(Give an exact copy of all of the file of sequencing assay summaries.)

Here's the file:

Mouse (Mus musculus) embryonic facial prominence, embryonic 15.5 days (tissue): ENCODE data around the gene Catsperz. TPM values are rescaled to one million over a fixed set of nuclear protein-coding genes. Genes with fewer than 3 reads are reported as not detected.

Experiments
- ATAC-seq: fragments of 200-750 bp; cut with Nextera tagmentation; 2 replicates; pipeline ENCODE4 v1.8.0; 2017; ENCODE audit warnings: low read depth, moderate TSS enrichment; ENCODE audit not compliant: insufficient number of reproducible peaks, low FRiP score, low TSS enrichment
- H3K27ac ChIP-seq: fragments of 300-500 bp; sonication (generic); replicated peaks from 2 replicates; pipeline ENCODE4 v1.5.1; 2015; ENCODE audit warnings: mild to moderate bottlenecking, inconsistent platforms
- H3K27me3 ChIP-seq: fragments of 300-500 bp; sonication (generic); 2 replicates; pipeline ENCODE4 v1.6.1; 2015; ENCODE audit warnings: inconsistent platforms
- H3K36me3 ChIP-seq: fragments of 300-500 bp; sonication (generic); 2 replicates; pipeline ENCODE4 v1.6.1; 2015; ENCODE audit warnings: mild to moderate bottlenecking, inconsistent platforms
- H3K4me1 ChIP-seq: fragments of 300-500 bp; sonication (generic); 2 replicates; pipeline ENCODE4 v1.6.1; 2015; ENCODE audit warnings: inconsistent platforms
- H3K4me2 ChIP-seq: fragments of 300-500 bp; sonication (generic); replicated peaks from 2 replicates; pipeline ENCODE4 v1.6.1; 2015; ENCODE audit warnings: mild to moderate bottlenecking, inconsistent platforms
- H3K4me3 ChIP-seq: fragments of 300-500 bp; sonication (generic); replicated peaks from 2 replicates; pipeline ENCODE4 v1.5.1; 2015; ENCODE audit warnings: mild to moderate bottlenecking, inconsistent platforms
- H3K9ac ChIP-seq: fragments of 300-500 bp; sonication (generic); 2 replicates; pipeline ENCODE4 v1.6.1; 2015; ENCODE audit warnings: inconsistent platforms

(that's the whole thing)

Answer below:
Mouse (Mus musculus) embryonic facial prominence, embryonic 15.5 days (tissue): ENCODE data around the gene Catsperz. TPM values are rescaled to one million over a fixed set of nuclear protein-coding genes. Genes with fewer than 3 reads are reported as not detected.

Experiments
- ATAC-seq: fragments of 200-750 bp; cut with Nextera tagmentation; 2 replicates; pipeline ENCODE4 v1.8.0; 2017; ENCODE audit warnings: low read depth, moderate TSS enrichment; ENCODE audit not compliant: insufficient number of reproducible peaks, low FRiP score, low TSS enrichment
- H3K27ac ChIP-seq: fragments of 300-500 bp; sonication (generic); replicated peaks from 2 replicates; pipeline ENCODE4 v1.5.1; 2015; ENCODE audit warnings: mild to moderate bottlenecking, inconsistent platforms
- H3K27me3 ChIP-seq: fragments of 300-500 bp; sonication (generic); 2 replicates; pipeline ENCODE4 v1.6.1; 2015; ENCODE audit warnings: inconsistent platforms
- H3K36me3 ChIP-seq: fragments of 300-500 bp; sonication (generic); 2 replicates; pipeline ENCODE4 v1.6.1; 2015; ENCODE audit warnings: mild to moderate bottlenecking, inconsistent platforms
- H3K4me1 ChIP-seq: fragments of 300-500 bp; sonication (generic); 2 replicates; pipeline ENCODE4 v1.6.1; 2015; ENCODE audit warnings: inconsistent platforms
- H3K4me2 ChIP-seq: fragments of 300-500 bp; sonication (generic); replicated peaks from 2 replicates; pipeline ENCODE4 v1.6.1; 2015; ENCODE audit warnings: mild to moderate bottlenecking, inconsistent platforms
- H3K4me3 ChIP-seq: fragments of 300-500 bp; sonication (generic); replicated peaks from 2 replicates; pipeline ENCODE4 v1.5.1; 2015; ENCODE audit warnings: mild to moderate bottlenecking, inconsistent platforms
- H3K9ac ChIP-seq: fragments of 300-500 bp; sonication (generic); 2 replicates; pipeline ENCODE4 v1.6.1; 2015; ENCODE audit warnings: inconsistent platforms